Hector Berlioz liked to exploit this very effect as well.
Originally Posted by Boilk
Don't think anyone's yet mentioned that Great Artist of the Silent World - Luigi Nono.
Fragmente-Stille for String Quartet is a true study of music-in-silence; and silence is almost woven into the remarkable epic Prometeo... most dramatic and starkest of all, no hay caminos, hay que caminar, creates a bleak landscape from silence against long-drawn single notes, percussive outbursts, sudden screams from brass, surreal tinkling fragments of birdsong...
Post-nuclear, living in and with the webscape - either everything matters - or nothing does.
Jayne is absolutely right - and bash me over the head with a bagful of beetroots for omitting Nono from my "list": the link between Scelsi and Sciarrino and greater even than they! The late works she mentions (and there are others: the Second Polish Diary, A Pierre etc etc) beautifully and convincingly demonstrate the eloquence of silence, framing the Music that appears from them: audible thought, almost. A "bleak landscape" sounds uninviting, but "bleak" as in Moorland or Fen - not "pretty" but with a cold, intense beauty.
Amazing silences can sometimes be very brief. Two come to mind, the first is the momentary pause before that magical falling phrase which ushers in the last few paragraphs of Ein Heldenleben, nobody made that pause tell more wonderfully than Karajan in his first DG recording. Another is the short pause before the last chords at the end of Petrushka ( 1911 version) one of the great endings in music preceded by a moment's silence.
It's fascinating to see that the silence has been used as a dramatic tool for several hundred years. Then in the last 60 years, pieces of music have contained more expansive silences, it seems. I haven't been able to "join the dots" so that I can see some kind of culture of silence that the later 20th and then 21st century pieces directly expand on. Silence seems perhaps to explode in more recent music? To jostle for position music? Or to deflate music's conventional effects? Is that so?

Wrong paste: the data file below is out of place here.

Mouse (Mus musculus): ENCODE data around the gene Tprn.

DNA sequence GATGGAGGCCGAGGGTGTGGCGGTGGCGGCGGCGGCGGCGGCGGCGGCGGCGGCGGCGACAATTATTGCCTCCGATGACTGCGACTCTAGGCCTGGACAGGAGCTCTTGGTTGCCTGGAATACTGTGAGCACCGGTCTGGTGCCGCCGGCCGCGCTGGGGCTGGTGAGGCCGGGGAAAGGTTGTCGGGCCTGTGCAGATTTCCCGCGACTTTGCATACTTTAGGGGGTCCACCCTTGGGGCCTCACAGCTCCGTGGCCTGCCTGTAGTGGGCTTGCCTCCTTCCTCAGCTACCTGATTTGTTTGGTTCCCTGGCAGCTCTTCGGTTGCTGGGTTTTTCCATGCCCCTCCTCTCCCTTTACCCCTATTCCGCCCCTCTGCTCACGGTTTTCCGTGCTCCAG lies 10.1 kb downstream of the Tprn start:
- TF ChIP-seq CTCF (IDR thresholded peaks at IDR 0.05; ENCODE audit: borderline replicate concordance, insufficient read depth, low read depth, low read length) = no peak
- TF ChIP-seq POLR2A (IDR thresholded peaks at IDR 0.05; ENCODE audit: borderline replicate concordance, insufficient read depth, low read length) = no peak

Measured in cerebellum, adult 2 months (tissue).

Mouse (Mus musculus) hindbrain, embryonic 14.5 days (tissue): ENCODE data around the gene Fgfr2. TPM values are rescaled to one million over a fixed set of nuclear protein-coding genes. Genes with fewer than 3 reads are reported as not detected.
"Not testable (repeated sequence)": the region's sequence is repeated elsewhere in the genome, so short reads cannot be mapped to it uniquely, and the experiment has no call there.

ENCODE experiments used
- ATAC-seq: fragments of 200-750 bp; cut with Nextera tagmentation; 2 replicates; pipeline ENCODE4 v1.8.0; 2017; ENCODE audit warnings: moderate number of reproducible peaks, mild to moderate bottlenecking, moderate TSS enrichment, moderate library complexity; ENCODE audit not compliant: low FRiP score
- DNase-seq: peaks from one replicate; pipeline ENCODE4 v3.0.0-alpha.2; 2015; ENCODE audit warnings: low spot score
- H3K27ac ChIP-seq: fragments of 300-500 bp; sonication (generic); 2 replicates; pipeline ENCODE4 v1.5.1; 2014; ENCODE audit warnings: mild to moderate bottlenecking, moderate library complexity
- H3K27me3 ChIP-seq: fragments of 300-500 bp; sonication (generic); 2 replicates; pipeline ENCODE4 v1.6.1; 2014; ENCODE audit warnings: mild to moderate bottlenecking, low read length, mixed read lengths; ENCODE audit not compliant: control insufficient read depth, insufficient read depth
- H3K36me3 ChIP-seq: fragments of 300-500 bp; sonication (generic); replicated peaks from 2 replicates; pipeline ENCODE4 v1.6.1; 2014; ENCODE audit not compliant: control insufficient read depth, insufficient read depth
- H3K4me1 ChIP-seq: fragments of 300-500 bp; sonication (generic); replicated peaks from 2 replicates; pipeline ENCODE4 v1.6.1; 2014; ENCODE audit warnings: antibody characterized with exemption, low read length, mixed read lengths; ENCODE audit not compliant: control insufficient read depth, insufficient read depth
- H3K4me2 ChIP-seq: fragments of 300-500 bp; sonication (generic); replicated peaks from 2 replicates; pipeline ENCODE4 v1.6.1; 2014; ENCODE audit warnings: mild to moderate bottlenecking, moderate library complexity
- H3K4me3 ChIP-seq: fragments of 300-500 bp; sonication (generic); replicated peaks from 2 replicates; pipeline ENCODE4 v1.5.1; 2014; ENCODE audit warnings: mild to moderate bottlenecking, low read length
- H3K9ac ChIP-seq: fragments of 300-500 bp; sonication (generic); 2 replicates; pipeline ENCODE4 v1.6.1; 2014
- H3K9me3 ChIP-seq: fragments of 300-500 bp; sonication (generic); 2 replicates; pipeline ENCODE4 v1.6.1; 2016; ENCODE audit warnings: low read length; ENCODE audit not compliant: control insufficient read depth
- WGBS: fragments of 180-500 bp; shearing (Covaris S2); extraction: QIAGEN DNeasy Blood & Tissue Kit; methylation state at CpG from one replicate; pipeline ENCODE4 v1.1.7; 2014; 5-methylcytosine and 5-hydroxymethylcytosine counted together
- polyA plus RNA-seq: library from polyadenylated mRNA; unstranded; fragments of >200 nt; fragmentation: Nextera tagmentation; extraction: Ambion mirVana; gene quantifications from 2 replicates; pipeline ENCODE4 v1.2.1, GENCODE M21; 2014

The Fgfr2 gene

Thinking about silence today, I can see that there can be silence before and after music, during and within it. Most of the silences seem to be either those of relaxation or tension, when something's gathered or released. Is that fair? Some silences are fixed in rests or bars; some are conventions before or after - those sloughed moments before a piece is played or after it; some are inexact durations - between movements.
But why should there not be other silences? And what else might they be? What intentional uses are silences put to in other forms of communication?
Are there musical silences of anger? Of accusation? Teasing silences? (Are there silences "of western mountains?" Silences "of northern moonlight"?)
The silence of impatience? Of peace (the Moonlight interlude of Britten's Four sea Interludes seems distinctly to be this sort of silence).
Oh! - on Armistice Day, following the Last Post there's a two minute silence preceding the Reveille. Music and timed silence have a tradition almost a century old in this country, then! A history that began when John Cage was only a little boy.
Are there other examples of silence in our culture that we can connect to music?
My first Nono tonight - Quando stanno morendo: Diarrio Polacco No 2 - on the marvellous (free) Spotify.
Originally Posted by ferneyhoughgeliebte
PS: With some virtuoso coughing and sneezing from the audience at the start of part 2.
Last edited by hackneyvi; 16-11-11 at 00:18.
Are some silences destructive?
Indeed, HV, lets get metaphysical: Without silence there cannot be music. Without silence there cannot be a note. Music, specifically rhythm, has been defined as the tension between the notes. In musical terms, silence may be defined as a dynamic. Without dynamic tension there can be no music in its true sense. Music can not be defined as a series of notes. A series of notes is just someone practicing a scale. Once a meaning, a purpose, has been added, a relationship forms between the notes. That relationship is what we refer to as music. Silence is not merely a drop in audibility between the notes, a gap where we wait for the next note. The silence is the music.
Originally Posted by hackneyvi
It therefore follows that the greater the music, the more silence it will contain (novelty pieces notwithstanding).
Never knew about silence in a song, now I know.